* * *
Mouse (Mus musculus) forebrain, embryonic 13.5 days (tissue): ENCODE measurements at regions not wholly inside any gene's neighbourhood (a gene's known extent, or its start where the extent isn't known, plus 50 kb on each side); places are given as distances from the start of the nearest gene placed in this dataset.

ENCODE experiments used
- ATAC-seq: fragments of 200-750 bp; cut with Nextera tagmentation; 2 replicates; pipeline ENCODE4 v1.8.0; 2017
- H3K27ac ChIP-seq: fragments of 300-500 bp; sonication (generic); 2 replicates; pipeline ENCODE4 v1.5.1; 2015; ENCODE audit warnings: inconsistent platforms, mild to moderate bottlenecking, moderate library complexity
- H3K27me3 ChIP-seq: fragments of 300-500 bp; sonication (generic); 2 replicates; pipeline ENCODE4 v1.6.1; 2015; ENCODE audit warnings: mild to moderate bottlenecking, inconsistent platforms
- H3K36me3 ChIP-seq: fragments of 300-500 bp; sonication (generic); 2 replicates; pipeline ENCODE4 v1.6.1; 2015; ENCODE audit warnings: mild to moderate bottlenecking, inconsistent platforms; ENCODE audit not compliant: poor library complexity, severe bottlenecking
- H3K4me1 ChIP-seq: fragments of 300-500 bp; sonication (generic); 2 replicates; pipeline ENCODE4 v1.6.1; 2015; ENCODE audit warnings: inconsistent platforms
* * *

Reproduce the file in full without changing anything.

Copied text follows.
Mouse (Mus musculus) forebrain, embryonic 13.5 days (tissue): ENCODE measurements at regions not wholly inside any gene's neighbourhood (a gene's known extent, or its start where the extent isn't known, plus 50 kb on each side); places are given as distances from the start of the nearest gene placed in this dataset.

ENCODE experiments used
- ATAC-seq: fragments of 200-750 bp; cut with Nextera tagmentation; 2 replicates; pipeline ENCODE4 v1.8.0; 2017
- H3K27ac ChIP-seq: fragments of 300-500 bp; sonication (generic); 2 replicates; pipeline ENCODE4 v1.5.1; 2015; ENCODE audit warnings: inconsistent platforms, mild to moderate bottlenecking, moderate library complexity
- H3K27me3 ChIP-seq: fragments of 300-500 bp; sonication (generic); 2 replicates; pipeline ENCODE4 v1.6.1; 2015; ENCODE audit warnings: mild to moderate bottlenecking, inconsistent platforms
- H3K36me3 ChIP-seq: fragments of 300-500 bp; sonication (generic); 2 replicates; pipeline ENCODE4 v1.6.1; 2015; ENCODE audit warnings: mild to moderate bottlenecking, inconsistent platforms; ENCODE audit not compliant: poor library complexity, severe bottlenecking
- H3K4me1 ChIP-seq: fragments of 300-500 bp; sonication (generic); 2 replicates; pipeline ENCODE4 v1.6.1; 2015; ENCODE audit warnings: inconsistent platforms